Kåre
Feb 19, 2014 Kåre rated it it was ok
kan slet ikke have dette. overlæsset, racistisk, aristokratisk, sexistisk. men det, som mest er mig imod, er det overlæssede
Katherine
Jan 31, 2010 Katherine rated it it was ok  ·  review of another edition
Shelves: 50-books-2010
For me, it was a fast but boring read. I didn't feel the suspense at all, I knew what was coming, I didn't have chills that I had expected to have after reading the description. The second half was better than the first and that's all I can write about this book. It was quite ok, but I had a sense of wasting time while reading it.
ben
Mar 19, 2009 ben rated it really liked it
Written in a Victorian style and released in a mysterious manner and under a false author's name, I thought it was a great read. The story started out a bit bland, but the end makes the book a lot better.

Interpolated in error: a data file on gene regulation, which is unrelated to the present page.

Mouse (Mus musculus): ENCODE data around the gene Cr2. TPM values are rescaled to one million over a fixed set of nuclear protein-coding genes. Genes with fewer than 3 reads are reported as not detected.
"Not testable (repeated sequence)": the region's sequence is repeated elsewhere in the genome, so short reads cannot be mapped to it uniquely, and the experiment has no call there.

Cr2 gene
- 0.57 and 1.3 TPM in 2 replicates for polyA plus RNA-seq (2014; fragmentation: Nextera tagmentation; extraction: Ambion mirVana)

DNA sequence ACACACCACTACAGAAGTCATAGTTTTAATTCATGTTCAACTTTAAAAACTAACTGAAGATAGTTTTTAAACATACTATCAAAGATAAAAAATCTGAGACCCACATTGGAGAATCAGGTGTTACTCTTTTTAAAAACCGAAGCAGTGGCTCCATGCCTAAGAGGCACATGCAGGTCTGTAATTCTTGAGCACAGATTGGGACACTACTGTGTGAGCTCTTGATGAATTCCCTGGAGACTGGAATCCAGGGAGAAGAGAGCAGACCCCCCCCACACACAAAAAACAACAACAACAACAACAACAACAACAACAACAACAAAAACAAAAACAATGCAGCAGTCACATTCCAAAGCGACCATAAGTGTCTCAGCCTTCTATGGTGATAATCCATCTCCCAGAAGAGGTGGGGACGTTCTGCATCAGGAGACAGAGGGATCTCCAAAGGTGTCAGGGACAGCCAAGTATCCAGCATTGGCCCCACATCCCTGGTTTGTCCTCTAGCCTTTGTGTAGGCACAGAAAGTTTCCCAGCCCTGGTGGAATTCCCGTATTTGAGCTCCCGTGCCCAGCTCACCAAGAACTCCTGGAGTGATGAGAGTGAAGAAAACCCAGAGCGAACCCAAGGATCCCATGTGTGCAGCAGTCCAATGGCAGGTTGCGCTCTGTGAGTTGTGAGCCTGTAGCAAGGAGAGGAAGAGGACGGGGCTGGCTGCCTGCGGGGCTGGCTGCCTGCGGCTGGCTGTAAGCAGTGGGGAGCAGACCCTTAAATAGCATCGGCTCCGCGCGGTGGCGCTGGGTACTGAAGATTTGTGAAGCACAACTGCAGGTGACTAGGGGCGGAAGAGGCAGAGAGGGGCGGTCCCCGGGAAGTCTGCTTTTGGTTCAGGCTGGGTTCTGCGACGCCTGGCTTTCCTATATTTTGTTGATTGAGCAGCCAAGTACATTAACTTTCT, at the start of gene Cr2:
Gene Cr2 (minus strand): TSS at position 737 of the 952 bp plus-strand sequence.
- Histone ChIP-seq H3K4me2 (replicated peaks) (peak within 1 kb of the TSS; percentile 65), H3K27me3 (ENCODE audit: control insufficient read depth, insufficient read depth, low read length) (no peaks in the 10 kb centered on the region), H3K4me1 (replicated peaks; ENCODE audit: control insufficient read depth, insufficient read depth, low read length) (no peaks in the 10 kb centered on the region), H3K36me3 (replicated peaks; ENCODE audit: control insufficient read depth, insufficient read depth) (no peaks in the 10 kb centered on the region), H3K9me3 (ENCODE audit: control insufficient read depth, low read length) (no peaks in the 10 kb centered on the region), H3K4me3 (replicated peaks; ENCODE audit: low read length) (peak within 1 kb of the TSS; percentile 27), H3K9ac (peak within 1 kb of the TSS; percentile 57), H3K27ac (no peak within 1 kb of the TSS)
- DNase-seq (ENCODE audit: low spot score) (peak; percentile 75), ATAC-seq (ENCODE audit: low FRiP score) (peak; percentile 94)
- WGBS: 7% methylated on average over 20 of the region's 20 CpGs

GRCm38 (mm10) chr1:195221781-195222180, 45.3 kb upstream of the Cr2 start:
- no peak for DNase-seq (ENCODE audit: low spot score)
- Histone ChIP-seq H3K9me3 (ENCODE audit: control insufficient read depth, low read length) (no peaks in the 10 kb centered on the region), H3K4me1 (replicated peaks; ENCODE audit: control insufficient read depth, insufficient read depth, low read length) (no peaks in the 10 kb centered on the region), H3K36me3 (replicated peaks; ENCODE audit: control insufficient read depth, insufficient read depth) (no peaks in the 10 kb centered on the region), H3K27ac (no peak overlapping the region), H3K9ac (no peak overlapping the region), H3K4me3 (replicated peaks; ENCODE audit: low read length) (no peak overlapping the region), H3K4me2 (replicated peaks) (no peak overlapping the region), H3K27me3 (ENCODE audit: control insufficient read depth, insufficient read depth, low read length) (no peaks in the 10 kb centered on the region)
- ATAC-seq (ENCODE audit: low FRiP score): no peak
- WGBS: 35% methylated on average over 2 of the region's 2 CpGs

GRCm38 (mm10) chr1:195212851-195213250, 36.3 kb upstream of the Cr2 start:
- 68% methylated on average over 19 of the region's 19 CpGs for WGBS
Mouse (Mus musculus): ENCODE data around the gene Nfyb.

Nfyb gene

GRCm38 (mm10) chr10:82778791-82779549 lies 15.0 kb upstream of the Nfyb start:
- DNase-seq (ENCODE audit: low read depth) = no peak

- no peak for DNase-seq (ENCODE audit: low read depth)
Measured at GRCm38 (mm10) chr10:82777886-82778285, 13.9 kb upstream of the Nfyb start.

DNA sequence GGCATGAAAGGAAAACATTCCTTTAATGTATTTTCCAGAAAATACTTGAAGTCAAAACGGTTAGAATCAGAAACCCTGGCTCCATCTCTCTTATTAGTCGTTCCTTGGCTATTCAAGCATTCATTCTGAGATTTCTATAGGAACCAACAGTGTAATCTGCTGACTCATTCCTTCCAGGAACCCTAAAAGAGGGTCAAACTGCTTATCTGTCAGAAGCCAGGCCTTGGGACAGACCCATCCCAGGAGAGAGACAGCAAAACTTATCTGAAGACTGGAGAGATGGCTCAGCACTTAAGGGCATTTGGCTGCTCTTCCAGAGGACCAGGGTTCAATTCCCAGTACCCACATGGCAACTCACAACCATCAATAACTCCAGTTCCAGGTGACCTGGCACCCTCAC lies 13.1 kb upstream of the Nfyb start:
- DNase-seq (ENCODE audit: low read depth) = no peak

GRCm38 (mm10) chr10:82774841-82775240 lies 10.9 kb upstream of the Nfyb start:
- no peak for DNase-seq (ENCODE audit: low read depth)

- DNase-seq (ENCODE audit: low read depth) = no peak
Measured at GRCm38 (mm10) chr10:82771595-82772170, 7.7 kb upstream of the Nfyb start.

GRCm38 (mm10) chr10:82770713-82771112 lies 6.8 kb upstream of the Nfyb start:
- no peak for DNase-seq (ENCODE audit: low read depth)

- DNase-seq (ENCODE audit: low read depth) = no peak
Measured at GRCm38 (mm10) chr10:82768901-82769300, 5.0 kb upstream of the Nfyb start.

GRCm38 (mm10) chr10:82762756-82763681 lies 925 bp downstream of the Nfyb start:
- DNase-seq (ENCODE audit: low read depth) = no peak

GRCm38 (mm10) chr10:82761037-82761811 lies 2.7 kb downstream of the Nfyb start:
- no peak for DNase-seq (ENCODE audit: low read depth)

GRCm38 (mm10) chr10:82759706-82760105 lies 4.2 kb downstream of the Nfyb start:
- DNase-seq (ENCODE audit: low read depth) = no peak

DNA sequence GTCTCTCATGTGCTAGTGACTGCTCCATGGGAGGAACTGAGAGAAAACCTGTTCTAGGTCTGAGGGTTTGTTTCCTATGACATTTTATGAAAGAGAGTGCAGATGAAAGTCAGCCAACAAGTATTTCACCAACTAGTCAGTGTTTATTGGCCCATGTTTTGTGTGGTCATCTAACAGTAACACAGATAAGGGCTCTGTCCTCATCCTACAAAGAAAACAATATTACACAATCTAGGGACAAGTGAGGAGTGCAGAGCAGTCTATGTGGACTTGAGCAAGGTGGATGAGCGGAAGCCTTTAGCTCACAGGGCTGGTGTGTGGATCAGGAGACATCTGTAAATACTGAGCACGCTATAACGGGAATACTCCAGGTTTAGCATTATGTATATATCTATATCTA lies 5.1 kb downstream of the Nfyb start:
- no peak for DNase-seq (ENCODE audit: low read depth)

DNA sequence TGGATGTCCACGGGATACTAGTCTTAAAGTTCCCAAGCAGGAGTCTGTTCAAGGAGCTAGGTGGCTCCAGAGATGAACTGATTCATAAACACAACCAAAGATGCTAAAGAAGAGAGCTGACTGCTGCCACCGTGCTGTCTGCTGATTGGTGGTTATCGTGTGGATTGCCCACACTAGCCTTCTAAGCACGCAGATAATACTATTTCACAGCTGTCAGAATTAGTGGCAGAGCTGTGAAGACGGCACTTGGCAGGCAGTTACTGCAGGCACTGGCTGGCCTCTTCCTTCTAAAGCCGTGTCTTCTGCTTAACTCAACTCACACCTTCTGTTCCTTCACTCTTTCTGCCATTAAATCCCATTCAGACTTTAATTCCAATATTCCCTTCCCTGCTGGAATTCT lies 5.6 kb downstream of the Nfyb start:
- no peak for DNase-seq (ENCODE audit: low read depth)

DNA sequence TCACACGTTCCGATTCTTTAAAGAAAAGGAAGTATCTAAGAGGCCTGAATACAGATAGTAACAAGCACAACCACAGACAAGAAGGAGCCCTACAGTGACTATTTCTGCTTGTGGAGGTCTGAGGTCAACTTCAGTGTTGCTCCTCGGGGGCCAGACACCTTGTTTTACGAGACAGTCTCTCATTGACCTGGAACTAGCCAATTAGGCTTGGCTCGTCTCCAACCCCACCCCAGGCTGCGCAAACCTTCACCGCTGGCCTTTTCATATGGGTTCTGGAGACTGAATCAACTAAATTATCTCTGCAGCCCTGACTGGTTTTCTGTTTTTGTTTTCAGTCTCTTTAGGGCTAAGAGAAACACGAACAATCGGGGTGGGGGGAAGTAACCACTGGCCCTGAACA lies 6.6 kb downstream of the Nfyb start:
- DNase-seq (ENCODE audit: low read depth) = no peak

Judy
Jul 18, 2011 Judy rated it did not like it  ·  review of another edition
No surprise that Karen Blixen wrote this under a pseudonym. It is clumsy, the characters are muddy, the situations peculiar, subplots lead nowhere, and it all turns out ok in the end. Oh, yawn!
Chris
While not quite as good as her short stories, Dinesen's only novel is still good. There are many allusions, including one character who must be based on the Duke from Browning's "My Last Duchess".
Joni
Jul 19, 2011 Joni rated it liked it  ·  review of another edition